Archive for September, 2015

New Wheels – Dura Ace 9000 C35

September 16, 2015 12:11 pm
New Wheels - Dura Ace 9000 C35

Just arrived today are the new DuraAce C35 wheelset.  I ordered these from ProBikeKit in England less than 2 weeks ago and today the US Postal Service delivered them to my front door.

When I lived in California I used their little brother, the DuraAce C24 wheels.  They were a great lightweight wheel that well meet my needs with the extensive climbing there.  In Utah there is more flat riding and more pace line efforts and it should not be surprising that many riders here use deep dish carbon wheels.  I was not ready to go that far so decided on a middle ground and bought the DuraAce C35 wheels.  At a depth of 35 mm, vs 45 to 55 mm on many deeper wheels, they may not have the full aero benefits, but they are shown to be very aero and don’t have the same issue of dealing with cross winds that a lightweight person like me wants to avoid.  At the same time they only weigh 100 grams more than the C24 wheels. They are billed as a all around wheel that you can use for training and racing.  A friend was using these wheels on our Italy cycling trip and really liked them more than the C24 wheels he used previously.

I weighed them right out of the box without skewers.  They measured:

Front: 685 grams
Rear:  845 grams

Features from the spec sheet

• D2 Rim design optimizes aerodynamics and stability
• New hubs for 2013, optimized for 11-speed system, utilizing OptBal Spoke System to provide balanced tension = more rigid & durable rear wheel overall
• Extra wide hub flange maximizes lateral rigidity.
• High strength, lightweight titanium freehub body
• Shimano angular contact bearings and oversize A7075 Alloy Axles
• 16 spokes front, 21 spokes rear
• 10/11-speed compatible
• Weight (without QR & rim tape) F: 662g / R: 826g

As an engineer I like the approach of the OptBal spoke system where it has 14 spokes on the drive side (where the stress is much greater) and 7 on the non-drive side.  Most wheels use the same number of spokes on both sides even though when someone breaks a spoke, it is almost always on the drive side.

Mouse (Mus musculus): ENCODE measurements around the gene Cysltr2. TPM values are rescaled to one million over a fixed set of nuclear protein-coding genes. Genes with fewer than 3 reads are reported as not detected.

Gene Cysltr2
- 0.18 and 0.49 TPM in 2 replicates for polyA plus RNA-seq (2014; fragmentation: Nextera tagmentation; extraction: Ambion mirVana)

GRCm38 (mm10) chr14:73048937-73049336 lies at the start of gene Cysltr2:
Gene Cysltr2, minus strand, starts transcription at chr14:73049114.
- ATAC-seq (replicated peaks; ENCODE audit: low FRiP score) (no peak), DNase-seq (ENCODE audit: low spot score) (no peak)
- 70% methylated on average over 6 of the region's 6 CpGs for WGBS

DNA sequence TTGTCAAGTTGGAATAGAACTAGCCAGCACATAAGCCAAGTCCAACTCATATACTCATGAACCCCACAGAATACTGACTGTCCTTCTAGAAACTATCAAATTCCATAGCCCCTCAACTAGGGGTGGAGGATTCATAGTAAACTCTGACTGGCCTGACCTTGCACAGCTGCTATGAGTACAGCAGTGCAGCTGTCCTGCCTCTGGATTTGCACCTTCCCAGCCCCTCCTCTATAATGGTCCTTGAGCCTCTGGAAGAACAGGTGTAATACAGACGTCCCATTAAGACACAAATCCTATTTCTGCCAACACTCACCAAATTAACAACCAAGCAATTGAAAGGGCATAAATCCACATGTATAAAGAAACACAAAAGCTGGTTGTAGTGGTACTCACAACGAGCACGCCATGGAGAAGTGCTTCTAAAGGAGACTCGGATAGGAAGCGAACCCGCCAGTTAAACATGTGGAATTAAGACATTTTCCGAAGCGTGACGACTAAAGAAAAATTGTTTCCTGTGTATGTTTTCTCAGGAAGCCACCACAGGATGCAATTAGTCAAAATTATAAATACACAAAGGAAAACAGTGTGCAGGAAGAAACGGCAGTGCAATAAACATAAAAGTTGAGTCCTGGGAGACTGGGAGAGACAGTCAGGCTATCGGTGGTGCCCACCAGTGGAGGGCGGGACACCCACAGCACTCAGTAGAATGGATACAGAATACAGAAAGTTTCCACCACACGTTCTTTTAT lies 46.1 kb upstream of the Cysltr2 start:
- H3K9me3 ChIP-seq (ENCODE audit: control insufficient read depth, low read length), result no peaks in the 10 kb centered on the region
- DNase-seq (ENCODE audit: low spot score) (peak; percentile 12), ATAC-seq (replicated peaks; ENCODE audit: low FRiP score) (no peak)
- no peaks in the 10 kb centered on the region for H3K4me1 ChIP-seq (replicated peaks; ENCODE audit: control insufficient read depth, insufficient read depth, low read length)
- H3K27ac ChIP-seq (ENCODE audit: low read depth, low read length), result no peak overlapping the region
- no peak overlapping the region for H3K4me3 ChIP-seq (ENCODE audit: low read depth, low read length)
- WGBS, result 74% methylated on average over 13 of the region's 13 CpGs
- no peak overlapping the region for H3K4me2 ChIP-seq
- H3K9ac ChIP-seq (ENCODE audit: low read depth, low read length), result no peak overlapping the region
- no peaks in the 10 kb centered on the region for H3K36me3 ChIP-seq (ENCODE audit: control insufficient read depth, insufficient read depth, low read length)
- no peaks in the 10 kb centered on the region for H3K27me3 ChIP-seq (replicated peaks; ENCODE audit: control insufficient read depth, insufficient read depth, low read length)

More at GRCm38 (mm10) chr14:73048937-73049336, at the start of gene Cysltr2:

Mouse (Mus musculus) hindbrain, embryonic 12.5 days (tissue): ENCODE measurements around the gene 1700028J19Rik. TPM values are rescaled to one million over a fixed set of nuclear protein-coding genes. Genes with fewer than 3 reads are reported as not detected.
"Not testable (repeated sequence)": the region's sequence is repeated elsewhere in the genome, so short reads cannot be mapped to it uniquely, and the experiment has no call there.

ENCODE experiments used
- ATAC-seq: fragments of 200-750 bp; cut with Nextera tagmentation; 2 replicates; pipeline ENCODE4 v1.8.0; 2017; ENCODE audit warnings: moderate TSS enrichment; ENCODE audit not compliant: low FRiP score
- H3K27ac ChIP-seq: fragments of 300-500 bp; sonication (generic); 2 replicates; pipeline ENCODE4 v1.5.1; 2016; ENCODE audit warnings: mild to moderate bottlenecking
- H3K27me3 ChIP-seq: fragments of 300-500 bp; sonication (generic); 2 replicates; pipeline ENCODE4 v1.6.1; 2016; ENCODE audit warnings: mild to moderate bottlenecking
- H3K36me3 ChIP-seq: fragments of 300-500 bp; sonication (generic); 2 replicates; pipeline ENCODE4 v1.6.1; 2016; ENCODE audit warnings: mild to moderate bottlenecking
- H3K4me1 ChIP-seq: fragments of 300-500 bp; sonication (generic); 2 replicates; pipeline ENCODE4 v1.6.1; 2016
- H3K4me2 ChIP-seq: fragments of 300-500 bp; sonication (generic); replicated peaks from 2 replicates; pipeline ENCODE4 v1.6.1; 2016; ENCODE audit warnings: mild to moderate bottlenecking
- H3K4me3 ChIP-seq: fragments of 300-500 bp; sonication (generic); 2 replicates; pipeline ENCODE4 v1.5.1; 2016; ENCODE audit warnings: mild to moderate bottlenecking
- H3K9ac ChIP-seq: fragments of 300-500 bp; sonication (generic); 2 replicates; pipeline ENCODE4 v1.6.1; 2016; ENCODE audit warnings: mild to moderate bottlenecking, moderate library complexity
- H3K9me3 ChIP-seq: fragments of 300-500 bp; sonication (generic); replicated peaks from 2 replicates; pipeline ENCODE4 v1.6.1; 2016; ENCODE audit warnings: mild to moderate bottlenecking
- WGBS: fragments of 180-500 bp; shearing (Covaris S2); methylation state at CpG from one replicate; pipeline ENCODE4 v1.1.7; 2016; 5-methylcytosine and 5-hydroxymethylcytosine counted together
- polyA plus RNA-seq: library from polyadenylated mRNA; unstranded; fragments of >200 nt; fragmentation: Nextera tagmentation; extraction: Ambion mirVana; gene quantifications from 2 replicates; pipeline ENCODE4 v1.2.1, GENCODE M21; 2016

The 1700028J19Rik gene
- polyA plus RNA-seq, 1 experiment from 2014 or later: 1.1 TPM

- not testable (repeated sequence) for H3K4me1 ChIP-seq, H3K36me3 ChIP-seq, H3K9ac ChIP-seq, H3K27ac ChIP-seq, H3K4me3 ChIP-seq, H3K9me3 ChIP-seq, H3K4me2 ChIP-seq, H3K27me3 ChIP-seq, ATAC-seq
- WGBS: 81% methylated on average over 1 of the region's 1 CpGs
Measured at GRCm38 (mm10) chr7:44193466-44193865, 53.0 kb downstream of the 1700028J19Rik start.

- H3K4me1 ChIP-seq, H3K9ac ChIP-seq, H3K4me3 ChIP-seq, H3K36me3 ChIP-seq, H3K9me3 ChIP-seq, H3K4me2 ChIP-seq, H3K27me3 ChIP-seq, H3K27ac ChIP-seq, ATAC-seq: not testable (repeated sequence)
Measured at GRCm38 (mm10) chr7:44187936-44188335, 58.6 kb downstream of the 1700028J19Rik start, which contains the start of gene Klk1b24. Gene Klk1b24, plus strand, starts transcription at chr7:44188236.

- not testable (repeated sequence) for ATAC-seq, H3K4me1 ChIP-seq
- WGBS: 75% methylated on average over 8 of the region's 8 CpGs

I also like that they have an aluminum braking surface.  I don’t trust braking on a full carbon clincher rim and I don’t want to switch brake pad every time I switch wheels (such as putting on tubeless wheels).

I have them all ready to roll now and will test them out tomorrow.  I wonder how much they might have helped me on my race last Saturday, Lotoja.  I setup the C24 wheels with a wider range cassette so Anne can use them when she needs lighter wheels than what came with her new bike or we are riding where we want tubed tires instead of the tubeless tires I currently installed for her.


Finished LoToJa Race

September 14, 2015 1:05 pm
Finished LoToJa Race

I finished my first Lotoja 204 mile race (Logan UT to Jackson WY) as a 2 man relay team with my brother. He assigned me the two back to back sections where there was all the climbing. This event is very different than the many double centuries I rode in California or the 500 mile relays I rode for Furnace Creek 508 or Hoodoo 500. Unlike all those, this had the feel of a real race and by far the most professionally put on event I have ever ridden in. You can ride it solo, which I think most do, or as a relay team. My brother and I entered in the USA Cycling sanctioned race category but they do have a citizen class category also. I saw neutral support vehicles often, following the fast packs and several officials on motorcycles monitoring you. They had well marked feed zones and relay transition zones. There were also neutral feed zones where you would take on a new water bottle or some gel on the fly from volunteers so need to stop. Also no need for any route sheet since every turn had volunteers flagging you where to go. The finish line was like being at a pro cycling event with barricades and a big screen leader-board. Riders names were called out as they came across the finish line. Overall it was quite an amazing experience. I understand now why this event is hard to go into. We were lucky to have Anne and Deanna crew for us and they did a great job.